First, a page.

Knocking Down Doors

Smart start-up lessons for smart start-up people

I Tried These 7 Productivity Hacks from Business All-Stars

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I’m not a productive person, but I play one on TV. I have a hard time building productivity into my routine. I always claim that it’s because I’m a writer, and the work I do requires The Muse. Really, I just have never been great at time management.

As a result, I’ve got a lifetime of failed productivity enhancements under my belt. Some were clearly failures, some we’re just not a good fit for me, and some were good and a good fit, but I abandoned them anyways.

Luckily, you don’t need my productivity tips – tip one, wait until you can feel the hands of the clock pinching you between themselves before you really get going – because almost every successful businessperson has some insight into this.

I’ve collected a smattering of productivity hacks and tips from the best and brightest, boiled them down into one vaguely applicable quote, and then given you my own experience with the approach. I’ve listed them here in order of “least successful for Andrew” to “that one tip that’s basically ‘have a healthy work life balance’.” Enjoy.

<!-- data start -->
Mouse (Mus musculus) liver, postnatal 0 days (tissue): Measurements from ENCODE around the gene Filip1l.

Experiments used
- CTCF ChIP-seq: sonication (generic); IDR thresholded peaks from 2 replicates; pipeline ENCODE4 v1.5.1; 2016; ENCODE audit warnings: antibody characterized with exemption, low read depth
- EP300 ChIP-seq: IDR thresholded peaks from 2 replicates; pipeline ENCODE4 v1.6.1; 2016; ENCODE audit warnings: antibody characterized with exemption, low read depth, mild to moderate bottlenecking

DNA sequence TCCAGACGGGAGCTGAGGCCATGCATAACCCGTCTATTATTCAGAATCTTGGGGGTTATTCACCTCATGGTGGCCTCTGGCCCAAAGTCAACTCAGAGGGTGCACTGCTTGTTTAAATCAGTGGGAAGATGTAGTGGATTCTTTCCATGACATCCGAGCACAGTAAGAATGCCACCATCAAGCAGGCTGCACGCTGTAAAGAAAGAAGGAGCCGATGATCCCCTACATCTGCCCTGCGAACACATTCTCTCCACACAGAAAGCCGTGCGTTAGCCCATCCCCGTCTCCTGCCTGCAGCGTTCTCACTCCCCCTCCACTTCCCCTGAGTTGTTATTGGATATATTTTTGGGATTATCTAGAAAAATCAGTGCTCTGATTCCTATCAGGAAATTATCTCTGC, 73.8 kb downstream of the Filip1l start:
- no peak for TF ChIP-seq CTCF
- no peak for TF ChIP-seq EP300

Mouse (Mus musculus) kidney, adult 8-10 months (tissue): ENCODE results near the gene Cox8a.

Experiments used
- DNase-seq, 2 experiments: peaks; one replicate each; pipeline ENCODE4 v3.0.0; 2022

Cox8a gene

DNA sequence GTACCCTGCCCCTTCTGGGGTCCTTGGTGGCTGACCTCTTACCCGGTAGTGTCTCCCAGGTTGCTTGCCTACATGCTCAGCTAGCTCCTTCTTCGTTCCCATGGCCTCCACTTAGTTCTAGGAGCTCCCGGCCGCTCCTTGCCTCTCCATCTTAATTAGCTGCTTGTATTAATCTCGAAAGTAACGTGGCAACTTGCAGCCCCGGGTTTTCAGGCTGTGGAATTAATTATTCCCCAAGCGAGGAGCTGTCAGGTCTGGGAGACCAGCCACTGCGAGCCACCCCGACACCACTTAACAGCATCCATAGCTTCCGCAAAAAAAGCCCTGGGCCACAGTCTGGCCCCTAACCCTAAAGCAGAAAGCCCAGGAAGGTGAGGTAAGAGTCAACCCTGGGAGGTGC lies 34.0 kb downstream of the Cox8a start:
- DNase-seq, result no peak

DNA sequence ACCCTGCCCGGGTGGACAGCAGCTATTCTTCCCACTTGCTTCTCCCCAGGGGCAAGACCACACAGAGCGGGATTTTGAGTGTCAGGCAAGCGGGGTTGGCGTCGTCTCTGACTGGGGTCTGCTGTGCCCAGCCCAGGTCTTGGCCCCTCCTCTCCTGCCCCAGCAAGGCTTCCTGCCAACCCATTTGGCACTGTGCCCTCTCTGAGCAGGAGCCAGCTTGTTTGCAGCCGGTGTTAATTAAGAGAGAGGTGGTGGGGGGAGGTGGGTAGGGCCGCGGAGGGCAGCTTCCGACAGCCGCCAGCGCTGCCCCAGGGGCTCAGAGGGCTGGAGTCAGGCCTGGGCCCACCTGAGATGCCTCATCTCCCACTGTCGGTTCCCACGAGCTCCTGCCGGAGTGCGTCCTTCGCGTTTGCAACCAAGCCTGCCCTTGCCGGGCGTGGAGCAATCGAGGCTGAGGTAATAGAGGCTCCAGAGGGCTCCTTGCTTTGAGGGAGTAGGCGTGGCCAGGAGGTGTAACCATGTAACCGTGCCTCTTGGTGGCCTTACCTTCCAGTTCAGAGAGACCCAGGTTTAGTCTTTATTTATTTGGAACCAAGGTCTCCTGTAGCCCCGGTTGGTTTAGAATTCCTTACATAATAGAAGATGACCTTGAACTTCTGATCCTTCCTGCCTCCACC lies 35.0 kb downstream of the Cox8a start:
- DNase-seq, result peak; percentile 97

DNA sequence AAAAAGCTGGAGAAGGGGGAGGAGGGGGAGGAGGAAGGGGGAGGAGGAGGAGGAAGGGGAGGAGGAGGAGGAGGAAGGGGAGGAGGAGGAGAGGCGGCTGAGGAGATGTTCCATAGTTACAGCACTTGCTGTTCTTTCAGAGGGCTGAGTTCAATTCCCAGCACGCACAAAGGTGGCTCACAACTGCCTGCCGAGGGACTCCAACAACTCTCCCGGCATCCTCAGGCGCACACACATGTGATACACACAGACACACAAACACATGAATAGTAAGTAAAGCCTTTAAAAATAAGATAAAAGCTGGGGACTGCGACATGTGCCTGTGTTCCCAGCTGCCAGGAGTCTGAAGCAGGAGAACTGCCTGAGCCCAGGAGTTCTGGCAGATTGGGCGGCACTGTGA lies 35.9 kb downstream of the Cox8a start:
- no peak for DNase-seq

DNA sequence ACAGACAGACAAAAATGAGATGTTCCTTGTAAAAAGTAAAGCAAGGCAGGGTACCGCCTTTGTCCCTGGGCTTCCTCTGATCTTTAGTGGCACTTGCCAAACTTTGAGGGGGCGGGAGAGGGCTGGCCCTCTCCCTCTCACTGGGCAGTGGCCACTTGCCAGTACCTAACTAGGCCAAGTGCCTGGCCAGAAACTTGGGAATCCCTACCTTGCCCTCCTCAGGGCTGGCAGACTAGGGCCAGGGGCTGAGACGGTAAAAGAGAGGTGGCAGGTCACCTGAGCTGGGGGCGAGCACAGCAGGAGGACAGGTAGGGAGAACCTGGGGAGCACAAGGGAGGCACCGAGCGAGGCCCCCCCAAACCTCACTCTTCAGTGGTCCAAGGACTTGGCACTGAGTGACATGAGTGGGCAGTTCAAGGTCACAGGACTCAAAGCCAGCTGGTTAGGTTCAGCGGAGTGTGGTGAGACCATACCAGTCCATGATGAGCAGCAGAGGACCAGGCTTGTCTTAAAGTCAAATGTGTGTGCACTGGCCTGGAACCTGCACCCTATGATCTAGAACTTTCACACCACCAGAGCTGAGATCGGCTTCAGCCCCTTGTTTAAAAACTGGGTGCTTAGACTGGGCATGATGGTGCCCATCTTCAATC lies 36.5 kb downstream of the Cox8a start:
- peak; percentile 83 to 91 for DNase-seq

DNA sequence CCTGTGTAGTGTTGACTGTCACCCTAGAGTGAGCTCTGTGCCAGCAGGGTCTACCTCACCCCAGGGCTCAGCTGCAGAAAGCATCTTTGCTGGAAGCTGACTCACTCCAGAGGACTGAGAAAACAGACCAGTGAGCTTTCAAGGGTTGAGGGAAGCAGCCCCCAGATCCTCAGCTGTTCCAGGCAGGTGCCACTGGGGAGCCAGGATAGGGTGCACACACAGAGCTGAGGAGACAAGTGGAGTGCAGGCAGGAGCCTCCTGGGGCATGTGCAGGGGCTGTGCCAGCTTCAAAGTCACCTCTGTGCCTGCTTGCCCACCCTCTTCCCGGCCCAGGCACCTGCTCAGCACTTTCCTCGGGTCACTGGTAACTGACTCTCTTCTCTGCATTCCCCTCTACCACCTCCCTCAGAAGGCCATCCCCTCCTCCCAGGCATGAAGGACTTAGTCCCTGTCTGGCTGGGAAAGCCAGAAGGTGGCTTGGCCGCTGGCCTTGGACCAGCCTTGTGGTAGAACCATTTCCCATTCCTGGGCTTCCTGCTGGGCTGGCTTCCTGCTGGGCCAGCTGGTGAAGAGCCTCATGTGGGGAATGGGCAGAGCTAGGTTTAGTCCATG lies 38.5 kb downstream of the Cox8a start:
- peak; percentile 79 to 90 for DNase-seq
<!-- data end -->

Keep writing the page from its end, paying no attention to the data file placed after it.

Intentionally stretch your resources

Jack Welch, champion of industry and CEO of GE told the Harvard Business Review, “Remember the theory that a manager should have no more than 6 or 7 direct reports? I say the right number is closer to 10 or 15. This way you have no choice but to let people flex their muscles, let them grow and mature. With 10 or 15 reports, a leader can focus only on the big important issues, not on minutiae.”

His point is that, with only a few people to manage, you don’t have time to manage them too much. By overloading yourself, you’ll only do the things that are most important.

This is not, however, what I experienced. When I was managing a bank in 2008, I had ten reports. I let them all down because I never had time to give them the one-on-one attention they needed to develop. On top of that, there were so many compliance boxes to tick that I often didn’t even have time for the most important things – I just spent all my time trying to keep the boat from sinking.

I also didn’t have a desk, so one day I attempted to build one out of old shelving I found in the bank’s attic. I wasn’t a good desk-approximation.

Set a schedule and keep to it